Monday 26 September 2016

John Drennan: FG's less than 'Fab' Four are in the Dail for the long haul

Sacking all the poll duds would be a nice exercise in pure democracy for Enda. Of course, it won't happen

Published 02/03/2014 | 02:30

Taoiseach Enda Kenny speaking at the Fine Gael ard fheis at the RDS in Dublin on Friday
Taoiseach Enda Kenny speaking at the Fine Gael ard fheis at the RDS in Dublin on Friday

In a political system that prioritises process over policy, nothing enchants the heart more than the musical chairs of a cabinet reshuffle. This reality means that despite the current furores over minor issues such as the dismal failure of the Coalition to disassemble the political kleptocracy Fianna Fail built, elections and that cabinet shuffle were the talk of the Ard Fheis.

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In theory, when it comes to Enda's cabinet house of cards, today's Sunday Independent / Millward Brown poll of the worst ministers should have been welcomed by the Taoiseach.

It is unfortunate 'Dear Leader' Enda is in second place on the list of those whom the electorate have designated to be the cabinet dud.

But as he faces into a critical pre-election reshuffle, given that all politicians want to be popular and will do almost anything to reach that happy status, Mr Kenny at least knows who the electorate want him to give the boot to.

In this regard 'Bottler' Reilly's unprecedented run as the top cabinet bete noire appears to be unstoppable, whilst in the wake of their first sustained look at our loveable Justice Minister, the voters have automatically catapulted Mr Shatter into the bronze medal position in the polling equivalent of the walk of shame.

The after-shocks of the Irish Water controversy will also have been influential in ensuring that another old regular, Cute Old Phil, figures highly on the list of those whom the voters want to go.

Mr Kenny, however, is unlikely to be too happy by a set of results that indicate, not for the first time that those whom the electorate holds in lowest regard are the Taoiseach's closest political allies.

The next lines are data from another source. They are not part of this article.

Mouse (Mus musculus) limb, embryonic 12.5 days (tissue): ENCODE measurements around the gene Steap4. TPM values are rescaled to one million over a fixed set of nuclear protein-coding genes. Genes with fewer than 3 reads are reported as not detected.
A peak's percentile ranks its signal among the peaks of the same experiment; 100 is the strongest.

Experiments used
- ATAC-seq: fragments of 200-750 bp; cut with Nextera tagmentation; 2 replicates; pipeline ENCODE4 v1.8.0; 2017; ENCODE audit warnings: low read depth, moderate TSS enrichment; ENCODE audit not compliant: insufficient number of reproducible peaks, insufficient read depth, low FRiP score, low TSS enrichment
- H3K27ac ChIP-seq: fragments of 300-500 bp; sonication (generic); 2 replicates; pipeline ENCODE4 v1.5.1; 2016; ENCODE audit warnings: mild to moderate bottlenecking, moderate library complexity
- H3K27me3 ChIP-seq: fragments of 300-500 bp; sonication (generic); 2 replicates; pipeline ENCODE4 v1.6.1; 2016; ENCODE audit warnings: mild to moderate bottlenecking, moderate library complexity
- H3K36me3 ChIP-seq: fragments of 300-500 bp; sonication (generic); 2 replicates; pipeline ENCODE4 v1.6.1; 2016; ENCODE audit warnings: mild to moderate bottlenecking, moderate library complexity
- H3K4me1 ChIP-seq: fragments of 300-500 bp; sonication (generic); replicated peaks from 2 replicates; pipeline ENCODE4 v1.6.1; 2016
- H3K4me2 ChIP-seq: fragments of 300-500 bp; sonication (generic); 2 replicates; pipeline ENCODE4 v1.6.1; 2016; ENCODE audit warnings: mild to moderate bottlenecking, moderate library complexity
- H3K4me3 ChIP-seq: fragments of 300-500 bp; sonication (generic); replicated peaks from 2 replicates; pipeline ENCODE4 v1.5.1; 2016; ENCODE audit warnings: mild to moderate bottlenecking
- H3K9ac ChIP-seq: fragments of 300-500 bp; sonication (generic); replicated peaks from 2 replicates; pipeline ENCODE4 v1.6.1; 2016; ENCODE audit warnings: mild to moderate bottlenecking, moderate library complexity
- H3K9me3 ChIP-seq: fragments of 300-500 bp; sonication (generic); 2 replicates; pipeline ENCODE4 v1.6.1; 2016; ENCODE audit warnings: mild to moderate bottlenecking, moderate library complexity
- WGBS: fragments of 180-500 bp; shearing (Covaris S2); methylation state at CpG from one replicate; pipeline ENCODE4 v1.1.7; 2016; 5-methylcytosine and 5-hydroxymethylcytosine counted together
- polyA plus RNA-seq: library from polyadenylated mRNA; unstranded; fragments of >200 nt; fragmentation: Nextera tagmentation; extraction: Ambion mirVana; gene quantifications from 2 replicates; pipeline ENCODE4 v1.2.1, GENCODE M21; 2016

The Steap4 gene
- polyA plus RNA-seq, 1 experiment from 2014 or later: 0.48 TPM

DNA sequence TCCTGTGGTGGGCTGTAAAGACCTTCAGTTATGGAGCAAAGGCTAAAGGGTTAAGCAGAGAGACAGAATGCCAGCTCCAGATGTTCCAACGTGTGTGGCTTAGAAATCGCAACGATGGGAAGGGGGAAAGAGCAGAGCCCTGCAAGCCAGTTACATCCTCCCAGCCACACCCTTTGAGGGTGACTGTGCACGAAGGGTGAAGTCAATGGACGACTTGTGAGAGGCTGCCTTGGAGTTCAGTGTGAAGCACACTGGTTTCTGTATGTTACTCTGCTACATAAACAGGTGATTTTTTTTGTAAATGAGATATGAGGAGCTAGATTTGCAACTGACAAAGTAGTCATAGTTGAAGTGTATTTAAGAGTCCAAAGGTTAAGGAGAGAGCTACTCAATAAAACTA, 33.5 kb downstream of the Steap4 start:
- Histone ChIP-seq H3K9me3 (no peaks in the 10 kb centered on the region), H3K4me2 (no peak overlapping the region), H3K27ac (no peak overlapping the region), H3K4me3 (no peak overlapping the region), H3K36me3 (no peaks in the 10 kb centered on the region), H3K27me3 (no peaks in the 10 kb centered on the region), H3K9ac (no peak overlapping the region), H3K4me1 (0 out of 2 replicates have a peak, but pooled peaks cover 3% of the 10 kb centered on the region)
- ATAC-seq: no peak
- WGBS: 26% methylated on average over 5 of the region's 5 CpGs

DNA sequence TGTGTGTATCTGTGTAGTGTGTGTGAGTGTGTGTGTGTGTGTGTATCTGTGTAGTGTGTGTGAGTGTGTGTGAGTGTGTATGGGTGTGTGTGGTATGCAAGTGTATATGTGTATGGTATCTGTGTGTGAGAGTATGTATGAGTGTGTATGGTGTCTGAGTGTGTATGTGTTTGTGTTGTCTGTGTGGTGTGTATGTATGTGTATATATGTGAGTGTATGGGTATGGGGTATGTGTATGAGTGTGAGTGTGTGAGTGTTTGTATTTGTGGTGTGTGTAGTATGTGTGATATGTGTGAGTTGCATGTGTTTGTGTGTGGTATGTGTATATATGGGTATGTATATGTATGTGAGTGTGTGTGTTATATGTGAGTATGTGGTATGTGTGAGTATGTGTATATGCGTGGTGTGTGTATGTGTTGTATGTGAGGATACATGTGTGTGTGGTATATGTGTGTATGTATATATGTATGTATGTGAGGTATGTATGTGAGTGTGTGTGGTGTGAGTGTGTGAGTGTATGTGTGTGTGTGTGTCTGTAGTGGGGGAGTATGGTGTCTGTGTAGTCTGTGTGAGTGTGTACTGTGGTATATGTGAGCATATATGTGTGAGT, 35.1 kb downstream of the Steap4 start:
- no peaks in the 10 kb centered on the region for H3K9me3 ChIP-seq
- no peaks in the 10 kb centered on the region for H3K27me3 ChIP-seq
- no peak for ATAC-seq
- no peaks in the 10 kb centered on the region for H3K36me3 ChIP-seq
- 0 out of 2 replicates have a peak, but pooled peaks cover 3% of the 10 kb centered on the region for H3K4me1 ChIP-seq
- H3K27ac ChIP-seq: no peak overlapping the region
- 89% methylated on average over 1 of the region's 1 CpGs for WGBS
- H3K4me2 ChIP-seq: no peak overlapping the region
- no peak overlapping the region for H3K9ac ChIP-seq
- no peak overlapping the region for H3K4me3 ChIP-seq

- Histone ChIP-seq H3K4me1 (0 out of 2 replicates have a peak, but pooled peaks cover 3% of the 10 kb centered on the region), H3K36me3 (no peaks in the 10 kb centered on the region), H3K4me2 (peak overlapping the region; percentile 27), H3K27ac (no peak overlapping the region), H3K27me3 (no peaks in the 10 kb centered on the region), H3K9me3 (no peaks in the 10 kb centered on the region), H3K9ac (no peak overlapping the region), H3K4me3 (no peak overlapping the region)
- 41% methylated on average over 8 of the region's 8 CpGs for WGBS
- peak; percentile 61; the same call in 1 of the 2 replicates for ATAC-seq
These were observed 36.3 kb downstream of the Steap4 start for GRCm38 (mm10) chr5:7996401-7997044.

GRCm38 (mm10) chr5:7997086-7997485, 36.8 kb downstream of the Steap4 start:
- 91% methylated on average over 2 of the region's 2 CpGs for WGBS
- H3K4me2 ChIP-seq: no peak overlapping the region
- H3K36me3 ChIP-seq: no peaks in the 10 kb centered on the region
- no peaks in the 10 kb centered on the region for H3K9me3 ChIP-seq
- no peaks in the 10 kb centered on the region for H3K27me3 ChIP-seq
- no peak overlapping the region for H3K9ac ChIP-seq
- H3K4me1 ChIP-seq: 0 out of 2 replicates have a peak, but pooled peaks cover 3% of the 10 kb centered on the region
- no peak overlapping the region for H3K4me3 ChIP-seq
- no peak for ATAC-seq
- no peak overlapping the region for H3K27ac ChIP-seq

Big Jim Reilly, Al the Shatter and Cute Old Phil were the ones who stood with our Davy Crockett of a 'Dear Leader' as they fought off the barbarian Fine Gael rebel hordes at the Alamo of 2010.

However, they, with Enda also fill the first four places in our Millward Brown poll before Joan and Eamon trail in a distant fifth and sixth place. It all poses Enda with a difficult political conundrum.

All the smart lads may be saying it's time to be rid of our politically encumbered Minister for Health and the less-than-loved Mr Shatter.

However, when it comes to Health why would the Taoiseach want to devalue the currency of two ministers, for it is very likely any White Knight, who will be arriving very late to the battlefield, will end up in a similar blackened condition to James Reilly, once the great big hairy dragon of the HSE finishes with him.

Mr Kenny must also consider that were someone such as Leo Varadkar to transform Health in the manner of a new Donagh O'Malley, he might be creating a Frankenstein's monster.

The polls may not be smiling on Phil or Al and they're definitely saying 'home James' to Mr Reilly, but a far more likely influencer for Mr Kenny, when it comes to the reshuffle, is Tip O'Neill's view that 'all politics is local'.